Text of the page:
From: http://wwwdb.stanford.edu/~manku/bitcount/bitcount.html
Counting Number of On Bits in an Integer
Fast Bit Counting Routines
Compiled from various sources by
Gurmeet Singh Manku
A common problem asked in job interviews is to count the number of
bits that are on in an unsigned integer. Here are seven solutions to
this problem. Source code in C is available.
Iterated Count

int bitcount (unsigned int n)
{
int count=0;
while (n)
{
count += n & 0x1u ;
n >>= 1 ;
}
return count ;
}


Sparse Ones

int bitcount (unsigned int n)
{
int count=0 ;
while (n)
{
count++ ;
n &= (n  1) ;
}
return count ;
}


Dense Ones

int bitcount (unsigned int n)
{
int count = 8 * sizeof(int) ;
n ^= (unsigned int) 1 ;
while (n)
{
count ;
n &= (n  1) ;
}
return count ;
}


Precompute_8bit

// static int bits_in_char [256] ;
int bitcount (unsigned int n)
{
// works only for 32bit ints
return bits_in_char [n & 0xffu]
+ bits_in_char [(n >> 8) & 0xffu]
+ bits_in_char [(n >> 16) & 0xffu]
+ bits_in_char [(n >> 24) & 0xffu] ;
}


Iterated Count runs in time
proportional to the total number of bits. It simply loops through
all the bits, terminating slightly earlier because of the while
condition. Useful if 1's are sparse and among the least significant
bits.
Sparse Ones runs in time
proportional to the number of 1 bits. The line n &= (n  1) simply
sets the rightmost 1 bit in n to 0.
Dense
Ones runs in time proportional to the number of 0 bits.
It is the same as Sparse Ones, except that it first toggles all bits
(n ~= 1), and continually subtracts the number of 1 bits from
sizeof(int).
Precompute_8bit
assumes an array bits_in_char such that bits_in_char[i] contains the
number of 1 bits in the binary representation for i. It repeatedly
updates count by masking out the last eight bits in n, and indexing
into bits_in_char.
Precompute_16bit

// static char bits_in_16bits [0x1u > 16) & 0xffffu] ;
}

Precompute_16bit is a variant of
Precompute_8bit in that an array bits_in_16bits[] stores the number
of 1 bits in successive 16 bit numbers (shorts).
Parallel Count

#define TWO(c) (0x1u > (TWO(c))) & MASK(c))
int bitcount (unsigned int n)
{
n = COUNT(n, 0) ;
n = COUNT(n, 1) ;
n = COUNT(n, 2) ;
n = COUNT(n, 3) ;
n = COUNT(n, 4) ;
/* n = COUNT(n, 5) ; for 64bit integers */
return n ;
}

Parallel Count carries out bit
counting in a parallel fashion. Consider n after the first line has
finished executing. Imagine splitting n into pairs of bits. Each
pair contains the
number of ones in those two bit positions
in the original n. After the second line has finished executing,
each nibble contains the
number of ones in those four bits
positions in the original n. Continuing this for five iterations,
the 64 bits contain the number of ones among these sixtyfour bit
positions in the original n. That is what we wanted to compute.
Nifty Parallel Count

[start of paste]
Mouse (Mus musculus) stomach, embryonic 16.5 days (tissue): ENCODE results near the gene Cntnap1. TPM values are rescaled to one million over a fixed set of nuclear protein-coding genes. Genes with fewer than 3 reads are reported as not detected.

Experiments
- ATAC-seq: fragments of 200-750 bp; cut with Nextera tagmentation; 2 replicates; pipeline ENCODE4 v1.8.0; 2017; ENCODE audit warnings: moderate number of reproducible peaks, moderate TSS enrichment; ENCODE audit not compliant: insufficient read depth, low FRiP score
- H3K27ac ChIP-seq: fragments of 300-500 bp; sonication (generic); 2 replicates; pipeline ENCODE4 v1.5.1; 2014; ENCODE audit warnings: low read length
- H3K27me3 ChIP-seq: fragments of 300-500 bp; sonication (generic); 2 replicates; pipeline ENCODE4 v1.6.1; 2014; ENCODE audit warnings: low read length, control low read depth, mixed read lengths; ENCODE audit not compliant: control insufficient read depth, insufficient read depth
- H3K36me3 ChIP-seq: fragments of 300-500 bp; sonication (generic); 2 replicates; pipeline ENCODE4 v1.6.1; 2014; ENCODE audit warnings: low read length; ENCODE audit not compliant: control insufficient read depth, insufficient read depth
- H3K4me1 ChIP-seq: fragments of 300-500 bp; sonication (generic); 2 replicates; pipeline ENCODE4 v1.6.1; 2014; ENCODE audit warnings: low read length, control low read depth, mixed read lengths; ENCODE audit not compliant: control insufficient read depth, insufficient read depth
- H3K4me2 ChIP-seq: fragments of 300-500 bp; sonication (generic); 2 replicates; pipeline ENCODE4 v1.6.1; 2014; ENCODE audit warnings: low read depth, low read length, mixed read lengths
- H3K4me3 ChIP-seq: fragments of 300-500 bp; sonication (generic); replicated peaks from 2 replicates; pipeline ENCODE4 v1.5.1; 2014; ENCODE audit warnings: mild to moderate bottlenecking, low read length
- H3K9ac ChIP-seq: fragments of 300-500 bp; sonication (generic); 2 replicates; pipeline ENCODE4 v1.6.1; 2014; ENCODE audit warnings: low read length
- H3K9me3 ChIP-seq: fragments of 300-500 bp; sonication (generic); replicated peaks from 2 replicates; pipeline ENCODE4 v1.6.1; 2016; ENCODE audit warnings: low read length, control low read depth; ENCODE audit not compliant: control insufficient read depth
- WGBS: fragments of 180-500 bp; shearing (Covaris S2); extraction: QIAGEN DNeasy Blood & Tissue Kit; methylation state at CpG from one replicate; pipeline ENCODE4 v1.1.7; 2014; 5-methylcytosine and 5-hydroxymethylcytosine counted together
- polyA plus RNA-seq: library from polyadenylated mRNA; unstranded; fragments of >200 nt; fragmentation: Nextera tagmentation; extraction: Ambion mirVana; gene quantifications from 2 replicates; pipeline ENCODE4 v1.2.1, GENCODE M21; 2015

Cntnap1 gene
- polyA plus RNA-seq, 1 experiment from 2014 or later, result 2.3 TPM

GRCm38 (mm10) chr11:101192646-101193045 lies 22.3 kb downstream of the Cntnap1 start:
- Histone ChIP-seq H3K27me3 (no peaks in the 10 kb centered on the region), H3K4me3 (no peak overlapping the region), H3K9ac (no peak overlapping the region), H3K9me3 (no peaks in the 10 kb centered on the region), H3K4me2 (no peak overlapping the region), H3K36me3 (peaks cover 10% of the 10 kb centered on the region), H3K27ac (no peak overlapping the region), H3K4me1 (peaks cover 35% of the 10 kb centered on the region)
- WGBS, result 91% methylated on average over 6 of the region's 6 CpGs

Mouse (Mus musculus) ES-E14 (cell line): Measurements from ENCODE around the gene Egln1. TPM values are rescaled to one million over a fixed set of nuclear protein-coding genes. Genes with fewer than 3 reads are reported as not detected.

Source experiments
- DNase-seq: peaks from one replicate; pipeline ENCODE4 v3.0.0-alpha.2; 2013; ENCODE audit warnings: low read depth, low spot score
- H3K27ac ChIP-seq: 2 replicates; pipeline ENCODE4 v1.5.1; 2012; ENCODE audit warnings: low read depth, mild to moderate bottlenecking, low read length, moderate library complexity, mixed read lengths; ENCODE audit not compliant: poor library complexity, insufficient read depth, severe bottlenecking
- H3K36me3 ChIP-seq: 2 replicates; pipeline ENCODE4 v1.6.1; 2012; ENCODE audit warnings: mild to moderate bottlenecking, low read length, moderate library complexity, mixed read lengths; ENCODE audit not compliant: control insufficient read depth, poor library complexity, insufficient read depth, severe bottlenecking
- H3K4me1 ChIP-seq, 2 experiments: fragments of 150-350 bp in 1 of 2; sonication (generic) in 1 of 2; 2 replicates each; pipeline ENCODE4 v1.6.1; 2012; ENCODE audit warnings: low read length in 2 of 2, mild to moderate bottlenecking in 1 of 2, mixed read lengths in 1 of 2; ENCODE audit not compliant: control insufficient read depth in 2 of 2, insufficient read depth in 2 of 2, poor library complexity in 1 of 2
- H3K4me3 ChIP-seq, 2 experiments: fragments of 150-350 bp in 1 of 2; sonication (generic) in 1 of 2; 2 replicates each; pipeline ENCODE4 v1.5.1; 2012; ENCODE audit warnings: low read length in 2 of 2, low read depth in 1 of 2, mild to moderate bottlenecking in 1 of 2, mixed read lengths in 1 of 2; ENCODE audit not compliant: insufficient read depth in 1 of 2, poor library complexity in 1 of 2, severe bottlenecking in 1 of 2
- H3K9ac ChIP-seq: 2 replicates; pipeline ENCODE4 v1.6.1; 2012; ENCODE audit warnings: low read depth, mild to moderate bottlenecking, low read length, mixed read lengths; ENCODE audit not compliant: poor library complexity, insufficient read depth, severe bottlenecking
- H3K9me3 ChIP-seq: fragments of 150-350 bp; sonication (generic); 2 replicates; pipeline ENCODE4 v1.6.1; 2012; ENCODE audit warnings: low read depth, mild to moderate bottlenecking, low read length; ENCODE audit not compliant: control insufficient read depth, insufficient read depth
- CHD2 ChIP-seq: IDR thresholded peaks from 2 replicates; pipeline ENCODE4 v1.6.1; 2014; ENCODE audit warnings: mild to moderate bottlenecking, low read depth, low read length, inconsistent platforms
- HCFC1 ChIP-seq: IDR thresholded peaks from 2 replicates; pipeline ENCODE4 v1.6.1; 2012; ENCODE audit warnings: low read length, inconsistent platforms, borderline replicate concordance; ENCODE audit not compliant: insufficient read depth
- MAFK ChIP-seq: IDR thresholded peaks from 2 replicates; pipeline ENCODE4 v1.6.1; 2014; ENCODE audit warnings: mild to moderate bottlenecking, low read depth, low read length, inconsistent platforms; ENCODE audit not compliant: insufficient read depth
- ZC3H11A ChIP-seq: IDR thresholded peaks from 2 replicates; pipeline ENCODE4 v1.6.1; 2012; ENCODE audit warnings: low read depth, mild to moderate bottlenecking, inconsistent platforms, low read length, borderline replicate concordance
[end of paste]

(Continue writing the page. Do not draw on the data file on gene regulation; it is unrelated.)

#define MASK_01010101 (((unsigned int)(1))/3)
#define MASK_00110011 (((unsigned int)(1))/5)
#define MASK_00001111 (((unsigned int)(1))/17)
int bitcount (unsigned int n)
{
n = (n & MASK_01010101) + ((n >> 1) & MASK_01010101) ;
n = (n & MASK_00110011) + ((n >> 2) & MASK_00110011) ;
n = (n & MASK_00001111) + ((n >> 4) & MASK_00001111) ;
return n % 255 ;
}

Nifty Parallel Count works the same
way as Parallel Count for the first three iterations. At the end of
the third line (just before the return), each byte of n contains the
number of ones in those eight bit positions in the original n. A
little thought then explains why the remainder modulo 255 works.
MIT HACKMEM Count

int bitcount(unsigned int n)
{
/* works for 32bit numbers only */
/* fix last line for 64bit numbers */
register unsigned int tmp;
tmp = n  ((n >> 1) & 033333333333)
 ((n >> 2) & 011111111111);
return ((tmp + (tmp >> 3)) & 030707070707) % 63;
}

MIT Hackmem Count is funky.
Consider a 3 bit number as being 4a+2b+c. If we shift it right 1
bit, we have 2a+b. Subtracting this from the original gives 2a+b+c.
If we shift the original 2 bits right we get a, and so with another
subtraction we have a+b+c, which is the number of bits in the
original number. How is this insight employed? The first assignment
statement in the routine computes
tmp. Consider the octal
representation of
tmp. Each digit in the representation is
simply the number of 1's in the corresponding three bit positions in
n. The last return statement sums these octal digits to
produce the final answer. The key idea is to add adjacent pairs of
octal digits together and then compute the remainder modulus 63.
This is accomplished by rightshifting
tmp by three bits,
adding it to
tmp itself and ANDing with a suitable mask.
This yields a number in which groups of six adjacent bits (starting
from the LSB) contain the number of 1's among those six positions in
n. This number modulo 63 yields the final answer. For
64bit numbers, we would have to add triples of octal digits and use
modulus 1023. This is HACKMEM 169, as used in X11 sources. Source:
MIT AI Lab memo, late 1970's.
No Optimization Some Optimization Heavy Optimization
Precomp_16 52.94 Mcps Precomp_16 76.22 Mcps Precomp_16 80.58 Mcps
Precomp_8 29.74 Mcps Precomp_8 49.83 Mcps Precomp_8 51.65 Mcps
Parallel 19.30 Mcps Parallel 36.00 Mcps Parallel 38.55 Mcps
MIT 16.93 Mcps MIT 17.10 Mcps Nifty 31.82 Mcps
Nifty 12.78 Mcps Nifty 16.07 Mcps MIT 29.71 Mcps
Sparse 5.70 Mcps Sparse 15.01 Mcps Sparse 14.62 Mcps
Dense 5.30 Mcps Dense 14.11 Mcps Dense 14.56 Mcps
Iterated 3.60 Mcps Iterated 3.84 Mcps Iterated 9.24 Mcps
Mcps = Million counts per second

Which of the several bit counting routines is the fastest? Results
of speed trials on an i686 are summarized in the table on left. "No
Optimization" was compiled with plain gcc. "Some
Optimizations" was gcc O3. "Heavy Optimizations"
corresponds to gcc O3 mcpu=i686 march=i686 fforceaddr
funrollloops freruncseafterloop frerunloopopt
malignfunctions=4.
Gurmeet Singh Manku
Last update: 27 Jul 2002